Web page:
UPDATE (7:06 p.m.) An email from City Councilmember Lauren Meister elaborates on the 4 p.m. emergency curfew declared by the city manager today. Meister’s email notes that the Sheriff’s Station is closing the following streets during the curfew:
- Sunset Blvd at Doheny Dr.
- Sunset Blvd at Havenhurst Dr.
- Holloway Dr. at Santa Monica Blvd.
- La Cienega Blvd at Santa Monica Blvd.
- Doheny Dr. at Santa Monica Blvd.
- Melrose Ave at Doheny Dr
- Melrose Ave at La Cienega Blvd
- Beverly Blvd at San Vicente Blvd
- Robertson Blvd at Beverly Blvd
More than 41 people called into an emergency session of the West Hollywood City Council at noon today to debate what the city is doing about incidents of violence and looting that have followed the George Floyd demonstrations in Los Angeles.
Not all callers were able to speak, but many of those who did criticized the city for declaring a 4 p.m. emergency curfew today, which would effectively bar protestors from rallying on Santa Monica Boulevard at Robertson as planned. That rally is one of at least five planned for 4 p.m., with the other locations being Santa Monica, Hollywood, Beverly Hills, Brentwood.
“I do have great concern about the 4 p.m. curfew being put in place, especially from a First Amendment perspective,” said Kellen Martz, a local attorney. Martz noted that City Hall had announced the curfew on Twitter, saying it was in response to violence and robberies following George Floyd demonstrations on Saturday and Sunday. “I think curfews are acceptable when it gets dark and the bad actors come out to play,” Martz said. But he added that there is little information that suggests there would be any violence associated with the planned protests.
Adam Bass, a member of the city’s Planning Commission, also asked the Council to reconsider the curfew. “I want to ask that you seriously consider your oath to protect the Constitution of the United States to protect the First Amendment, said Bass who argued that a 4 p.m. curfew “is in direct conflict with daylight hours and peaceful protests.”
“We see enough of our Constitution being thrown out in Washington, D.C., right now, but we cannot afford to see that happen in West Hollywood.”
Brian Hamilton, a longtime resident of West Hollywood, stated that “first and foremost, the right of the people peaceably to assemble is in our Constitution…. A 4 p.m. curfew is not a reasonable solution and (neither is) expecting people to self-incarcerate…
“I want to be able to go out and peacefully protest. I think that that is being threatened. If I see National Guard troops going down the streets of West Hollywood…. is that as a threat, as the beginning of a police state. That scares the crap out of me.”
Jason Smith, who described himself as an eight-year resident of West Hollywood who lives on Crescent Heights Boulevard, said he had participated in the protest in the Fairfax District. Now would like to see the National Guard called in. “I marched peacefully and then saw it turn into anarchy … I saw my community burn to the ground. As much as I support the cause I don’t want to see my neighborhood burned down again.”
A woman who lives in West Hollywood and whose name couldn’t be discerned, said that anyone who “thinks that this is going to be just a peaceful march, you’re living in a daydream…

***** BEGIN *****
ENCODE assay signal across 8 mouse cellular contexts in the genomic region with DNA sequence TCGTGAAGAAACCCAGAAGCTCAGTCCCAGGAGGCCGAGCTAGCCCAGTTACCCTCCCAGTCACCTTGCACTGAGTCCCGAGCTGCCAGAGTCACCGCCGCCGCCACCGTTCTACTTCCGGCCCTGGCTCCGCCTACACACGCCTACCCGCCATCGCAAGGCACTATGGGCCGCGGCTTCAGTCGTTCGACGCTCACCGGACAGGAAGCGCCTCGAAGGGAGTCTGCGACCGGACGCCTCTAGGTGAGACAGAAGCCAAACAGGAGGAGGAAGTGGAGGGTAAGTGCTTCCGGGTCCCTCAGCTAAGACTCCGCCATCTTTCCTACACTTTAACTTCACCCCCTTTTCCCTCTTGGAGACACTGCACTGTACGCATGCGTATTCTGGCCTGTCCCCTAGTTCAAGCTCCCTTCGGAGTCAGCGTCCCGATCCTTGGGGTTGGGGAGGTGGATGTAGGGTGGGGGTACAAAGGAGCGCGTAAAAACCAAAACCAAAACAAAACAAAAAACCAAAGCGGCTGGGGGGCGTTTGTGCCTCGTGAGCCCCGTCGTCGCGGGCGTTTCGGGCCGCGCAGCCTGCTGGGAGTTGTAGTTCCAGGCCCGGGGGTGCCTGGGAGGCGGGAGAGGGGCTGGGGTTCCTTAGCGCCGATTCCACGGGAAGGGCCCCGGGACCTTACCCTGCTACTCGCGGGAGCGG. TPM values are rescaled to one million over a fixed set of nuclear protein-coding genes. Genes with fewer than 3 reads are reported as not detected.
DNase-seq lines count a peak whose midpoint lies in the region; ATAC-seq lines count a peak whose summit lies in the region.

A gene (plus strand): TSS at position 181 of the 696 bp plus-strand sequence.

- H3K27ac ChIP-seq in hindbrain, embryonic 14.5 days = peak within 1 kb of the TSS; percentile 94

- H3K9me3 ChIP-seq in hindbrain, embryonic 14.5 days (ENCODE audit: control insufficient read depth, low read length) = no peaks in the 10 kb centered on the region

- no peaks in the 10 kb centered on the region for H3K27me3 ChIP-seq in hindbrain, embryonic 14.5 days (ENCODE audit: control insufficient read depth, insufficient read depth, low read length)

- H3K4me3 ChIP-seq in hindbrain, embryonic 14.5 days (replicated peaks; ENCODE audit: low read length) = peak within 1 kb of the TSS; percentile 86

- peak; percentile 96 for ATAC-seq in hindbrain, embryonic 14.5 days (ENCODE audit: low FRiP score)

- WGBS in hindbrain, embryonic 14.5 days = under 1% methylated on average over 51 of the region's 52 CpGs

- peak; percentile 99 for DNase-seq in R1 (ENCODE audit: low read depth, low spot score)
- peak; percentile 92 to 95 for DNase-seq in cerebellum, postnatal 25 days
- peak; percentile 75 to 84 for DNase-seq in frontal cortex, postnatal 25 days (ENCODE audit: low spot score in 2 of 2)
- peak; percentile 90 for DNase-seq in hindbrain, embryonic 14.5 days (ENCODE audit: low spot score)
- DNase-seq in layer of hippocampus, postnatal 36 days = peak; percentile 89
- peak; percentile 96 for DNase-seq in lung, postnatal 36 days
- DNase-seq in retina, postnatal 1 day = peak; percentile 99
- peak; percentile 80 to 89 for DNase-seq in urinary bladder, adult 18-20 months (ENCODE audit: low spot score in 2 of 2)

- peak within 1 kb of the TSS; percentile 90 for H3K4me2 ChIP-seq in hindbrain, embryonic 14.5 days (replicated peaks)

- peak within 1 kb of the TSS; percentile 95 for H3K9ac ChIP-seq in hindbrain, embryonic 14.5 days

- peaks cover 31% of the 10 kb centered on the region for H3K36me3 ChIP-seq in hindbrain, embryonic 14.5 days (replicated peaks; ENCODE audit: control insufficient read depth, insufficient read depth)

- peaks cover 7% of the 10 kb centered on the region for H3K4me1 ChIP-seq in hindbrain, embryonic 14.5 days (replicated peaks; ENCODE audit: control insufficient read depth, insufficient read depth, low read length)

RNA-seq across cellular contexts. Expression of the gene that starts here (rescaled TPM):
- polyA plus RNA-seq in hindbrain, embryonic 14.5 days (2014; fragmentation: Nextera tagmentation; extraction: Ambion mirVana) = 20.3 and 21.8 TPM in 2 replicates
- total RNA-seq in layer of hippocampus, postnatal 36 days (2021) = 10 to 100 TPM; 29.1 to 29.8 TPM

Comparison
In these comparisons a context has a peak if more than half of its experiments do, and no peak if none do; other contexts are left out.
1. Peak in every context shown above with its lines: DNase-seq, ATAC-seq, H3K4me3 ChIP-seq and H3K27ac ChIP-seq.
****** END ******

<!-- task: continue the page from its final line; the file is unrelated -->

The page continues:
“If you don’t do something. it’s going to be just as bad here as it was in Santa Monica and Long Beach. You have all the tools at your disposal. If that means stationing the national guard on Santa Monica…just do it.”
Another caller who identified himself as a resident of Laurel Canyon said he was concerned that a protest scheduled for Sunset Boulevard at Laurel Canyon (which since has been cancelled) could lead to violence and fires that might ignite the land around homes in Laurel Canyon and the Hollywood Hills.
Barbara Clark called in to support Ashley’s comments. “The people who are instigating this violence are not our black brothers and sisters,” she said noting that many of them are coming from outside the region.
The City Council will begin its regular Monday online meeting with a closed session at 5 p.m. today followed by an open session at 5:30 p.m.
You can live-stream the meeting by visiting the city’s website at www.weho.org/wehotv. The City Council meeting will also available on the city’s YouTube channel, and on streaming services such as AndroidTV, AppleTV, FireTV, and Roku. It is broadcast on Spectrum channel 10 in West Hollywood and AT&T U-verse channel 99 throughout Southern California. Digital streaming platform viewers can easily find programming by searching for “WeHoTV” within the search functions of these services. For more information contact WeHoTV staff at (323) 848-6388 or WeHoTV@weho.org.
There are several ways for residents to offer comments on matters before the City Council:
–Email a comment by visiting www.weho.org/councilagendas. Your comment must be submitted by 4 p.m. on Monday to be forwarded to the City Council and posted on the city’s website as part of the official meeting record.
–Call in. Residents who want to call into the videoconference must email City Clerk Yvonne Quarker ( firstname.lastname@example.org) in advance of Council meeting, to be added to the public speaker list for the meeting. Include your name, the phone number from which you will be calling, and the agenda item you would like to speak on. Dial in 10 minutes prior to the start of the meeting by calling (669) 900-6833. Then enter meeting ID 94188751501 then #. Mute your phone until you are asked to speak. Comments from the public are limited to two minutes per speaker.